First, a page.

Preface

By the time children are seniors in high school, about 30 percent are drinking heavily at least once a month. And 40 percent of full-time college students and more than 36 percent of other young adults (ages 18-22) report heavy drinking.

The consequences and costs of youthful alcohol use are enormous. Many of these harmful consequences are immediate and all too evident—injuries due to impaired driving or violence, sexual assault and unwanted pregnancies, and educational failure. The best available estimate places the annual social cost of underage drinking at $53 billion, far exceeding the costs of youthful use of illegal drugs. In recognition of the enormity of the problem, Congress asked the National Academies to develop a strategy for reducing and preventing underage drinking.

This is a daunting challenge. To what extent can public policy really affect underage drinking when alcohol is so widely used and approved by adults and when youthful indulgence is so often overlooked or condoned? After all, “kids will be kids.” Presumably, the answer depends on whether instruments of public policy can affect the main determinants of underage drinking, particularly the factors associated with the most harmful features of underage alcohol use.

Some people believe that the dangers of underage drinking are at least partly attributable to the very fact that it is “underage” (i.e., illegal) conduct. Obviously, lowering the minimum drinking age would (by definition) reduce the amount of “underage” drinking. More importantly, according to some experts, at least some of the harmful drinking practices of underage drinkers would not occur if their drinking were lawful. People who hold this view often point to European countries with lower drinking ages where, they claim, young people learn to drink under the supervision of adults and are not as inclined to drink heavily. The facts do not support this view, however. As the committee demonstrates in this report, countries with lower drinking ages are not better off than the United States in terms of the harmful consequences of youths' drinking. And one thing we do know for sure is that raising the drinking age to 21 in the United States has saved many thousands of lives. That is why Congress enacted the National Minimum Drinking Age Act of 1984, using the leverage of federal highway funds to induce every state to raise the drinking age to 21.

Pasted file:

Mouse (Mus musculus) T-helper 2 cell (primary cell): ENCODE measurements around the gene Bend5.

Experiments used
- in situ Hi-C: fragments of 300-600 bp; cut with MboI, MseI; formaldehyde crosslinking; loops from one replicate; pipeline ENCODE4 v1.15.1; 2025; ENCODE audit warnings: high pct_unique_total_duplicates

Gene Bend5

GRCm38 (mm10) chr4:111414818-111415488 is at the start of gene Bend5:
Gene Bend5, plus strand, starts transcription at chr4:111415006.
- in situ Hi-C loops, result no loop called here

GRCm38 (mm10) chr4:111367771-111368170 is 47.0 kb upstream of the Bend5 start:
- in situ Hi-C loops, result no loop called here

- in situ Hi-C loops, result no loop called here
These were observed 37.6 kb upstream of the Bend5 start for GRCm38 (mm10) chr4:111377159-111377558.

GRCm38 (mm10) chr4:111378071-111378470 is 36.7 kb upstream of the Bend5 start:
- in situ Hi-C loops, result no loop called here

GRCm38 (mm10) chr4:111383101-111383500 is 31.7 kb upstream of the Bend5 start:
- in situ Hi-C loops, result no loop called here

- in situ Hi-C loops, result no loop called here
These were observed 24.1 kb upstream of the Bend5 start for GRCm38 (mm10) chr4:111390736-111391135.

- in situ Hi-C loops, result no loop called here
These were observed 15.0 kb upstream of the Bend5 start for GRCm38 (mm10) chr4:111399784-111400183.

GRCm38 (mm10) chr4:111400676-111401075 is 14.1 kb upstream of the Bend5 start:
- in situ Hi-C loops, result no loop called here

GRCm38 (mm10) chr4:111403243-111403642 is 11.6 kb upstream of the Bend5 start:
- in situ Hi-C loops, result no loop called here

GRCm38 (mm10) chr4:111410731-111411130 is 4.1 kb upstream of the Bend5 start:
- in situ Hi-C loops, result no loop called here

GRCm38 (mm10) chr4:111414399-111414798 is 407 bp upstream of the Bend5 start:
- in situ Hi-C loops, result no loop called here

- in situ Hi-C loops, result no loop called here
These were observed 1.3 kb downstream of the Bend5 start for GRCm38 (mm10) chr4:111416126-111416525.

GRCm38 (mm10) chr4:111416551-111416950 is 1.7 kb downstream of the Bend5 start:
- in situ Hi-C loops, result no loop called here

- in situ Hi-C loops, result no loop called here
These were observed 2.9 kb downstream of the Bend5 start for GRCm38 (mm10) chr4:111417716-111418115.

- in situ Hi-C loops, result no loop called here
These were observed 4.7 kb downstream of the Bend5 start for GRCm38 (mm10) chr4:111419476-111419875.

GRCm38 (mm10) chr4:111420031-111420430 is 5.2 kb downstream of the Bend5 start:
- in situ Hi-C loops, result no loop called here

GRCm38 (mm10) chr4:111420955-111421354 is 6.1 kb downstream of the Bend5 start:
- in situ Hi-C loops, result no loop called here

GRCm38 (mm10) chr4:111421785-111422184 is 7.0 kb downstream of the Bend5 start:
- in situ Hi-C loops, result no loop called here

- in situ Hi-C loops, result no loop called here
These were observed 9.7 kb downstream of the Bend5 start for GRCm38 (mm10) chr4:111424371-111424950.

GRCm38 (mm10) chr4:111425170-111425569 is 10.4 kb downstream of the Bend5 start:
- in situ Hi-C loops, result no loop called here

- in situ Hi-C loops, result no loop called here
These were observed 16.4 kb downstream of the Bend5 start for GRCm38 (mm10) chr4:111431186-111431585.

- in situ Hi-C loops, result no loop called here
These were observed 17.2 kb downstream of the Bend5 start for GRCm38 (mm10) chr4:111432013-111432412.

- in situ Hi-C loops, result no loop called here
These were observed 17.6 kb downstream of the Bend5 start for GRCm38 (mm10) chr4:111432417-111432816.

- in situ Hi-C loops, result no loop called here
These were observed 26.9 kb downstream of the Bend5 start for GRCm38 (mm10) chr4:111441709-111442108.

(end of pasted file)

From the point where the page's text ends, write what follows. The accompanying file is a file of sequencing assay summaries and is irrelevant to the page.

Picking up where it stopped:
It turns out that the patterns and consequences of youthful drinking are closely related to the overall extent and patterns of drinking in the society, and they are affected by the same factors that affect the patterns of adult consumption. From this standpoint, it is possible that the most effective way to reduce the extent and adverse consequences of youthful drinking would be to reduce the extent and consequences of adult drinking. It is clear, however, that Congress intended for the committee to focus on youth drinking, rather than developing a strategy targeting adult drinking as well as youth drinking. This is what the committee has done.

The report outlines the committee's proposed strategy in detail. Substance abuse prevention is typically targeted on young people themselves—to persuade them to abstain and try to keep the dangerous substance out of their hands. At the center of the committee's strategy, however, is the judgment that parents and adults must be the main target of a strategy to reduce and prevent underage drinking. In requesting this report, Congress was specifically seeking advice about the message that should be conveyed to young people, especially in a national media campaign. However, in the committee's view, if we do no more than pepper kids with anti-drinking messages, things are not likely to get any better. We have to do more. We have to resolve, as a national community, to reduce underage drinking and the problems associated with it and to take comprehensive measures to achieve this goal. If we do this without equivocation, there is a reasonable prospect of success. And success—measured in many thousands of young lives and futures saved—is well worth the investment.

Richard J. Bonnie, Chair

Committee on Developing a Strategy to Reduce and Prevent Underage Drinking